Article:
Some people struggle to understand the difference between an idea and a plan. Though a plan starts with an idea, it must become much more than an idea to really be a plan. A plan must include a strategy for how the idea will be developed. That strategy needs to have some clear goals that are specific and measurable.
To be honest, ideas are often more exciting than plans. Ideas can often be reduced to witty sayings that can be put on bumper stickers or posted as a Facebook status or tweeted to our many followers in cyber space. Ideas are often contagious, perhaps even infectious. But ideas, without plans that develop those ideas, often lack any lasting value. They stir up a lot of interest when first proposed, but then begin to fade when people realize nothing is going to happen to move the idea forward.
Plans may be less exciting than ideas, but they are needed if innovative thinkers are to bring their great ideas to the masses. Plans take time to develop. Plans require resources, such as manpower, money, or training materials. Plans sometimes have to be altered along the way due to changing situations or unforeseen circumstances.
Plans most often require collaboration with other people who may have similar, but slightly different, ideas. When similar, but different, ideas are merged, both original ideas are changed. That can be a struggle for some thinkers who like to consider themselves purists. But having an unmovable idea is rarely helpful. Whereas, having a good plan that can be supported by a wider base will most often be required for an idea to become reality.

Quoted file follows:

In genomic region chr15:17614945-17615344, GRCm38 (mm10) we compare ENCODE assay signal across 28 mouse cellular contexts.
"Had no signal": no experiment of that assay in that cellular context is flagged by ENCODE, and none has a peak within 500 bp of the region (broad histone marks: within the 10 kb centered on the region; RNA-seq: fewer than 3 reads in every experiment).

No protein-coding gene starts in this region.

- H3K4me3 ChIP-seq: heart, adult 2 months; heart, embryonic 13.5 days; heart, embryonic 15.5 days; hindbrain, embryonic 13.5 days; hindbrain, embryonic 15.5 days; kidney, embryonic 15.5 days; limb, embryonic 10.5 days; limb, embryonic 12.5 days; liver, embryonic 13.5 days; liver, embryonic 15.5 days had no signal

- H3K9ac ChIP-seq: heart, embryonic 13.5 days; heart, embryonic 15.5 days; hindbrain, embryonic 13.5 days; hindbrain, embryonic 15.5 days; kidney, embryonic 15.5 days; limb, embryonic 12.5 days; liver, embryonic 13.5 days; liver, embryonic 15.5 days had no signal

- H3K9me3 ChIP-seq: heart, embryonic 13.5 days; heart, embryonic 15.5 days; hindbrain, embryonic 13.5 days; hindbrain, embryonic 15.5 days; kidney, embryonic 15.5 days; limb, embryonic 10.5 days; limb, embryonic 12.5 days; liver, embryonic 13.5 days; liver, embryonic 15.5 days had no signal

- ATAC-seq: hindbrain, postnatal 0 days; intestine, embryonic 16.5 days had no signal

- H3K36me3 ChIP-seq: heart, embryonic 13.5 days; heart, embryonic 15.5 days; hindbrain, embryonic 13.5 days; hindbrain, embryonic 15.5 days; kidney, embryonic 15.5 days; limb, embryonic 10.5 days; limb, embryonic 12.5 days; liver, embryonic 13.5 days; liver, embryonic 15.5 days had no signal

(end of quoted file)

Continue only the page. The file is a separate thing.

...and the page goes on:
In my role as a church planting catalyst in New England, I work with many young ministers who are filled with excitement. They have a lot of great ideas for how to change struggling communities. It is easy to get caught up in their excitement. But part of my job as a catalyst is to help them think through what it will take to actually bring their ideas to fruition. I am not sure they always like it when they meet with me. I tend to ask questions about what they plan to do this week, or this month, or next week, or next month, to take their ideas to the next level. I ask them where they will find the manpower and money to make those plans work. I give them suggestions for who else they can meet with who may share some of their passions and encourage them to create partnerships that are mutually beneficial to everyone involved, even if that means adjusting their ideas about what they hope to accomplish. But when their ideas become real plans, and then their plans become reality, it is exciting to watch their eyes light up as they realize that they CAN do this, and they can do it well!
No matter how innovative a thinker we may be, there is no escaping the importance of developing a plan that moves our ideas forward. Whether we want to start a new church, write a book, create a community organization that meets a significant need, or develop a new product that will make life better for everyone, ideas without plans are just fantasies. The world may love our fantasies, but they will not be motivated to help us make them happen unless we come up with a realistic plan. So dream big, but then get out a piece of paper and develop a plan that will turn those dreams into reality!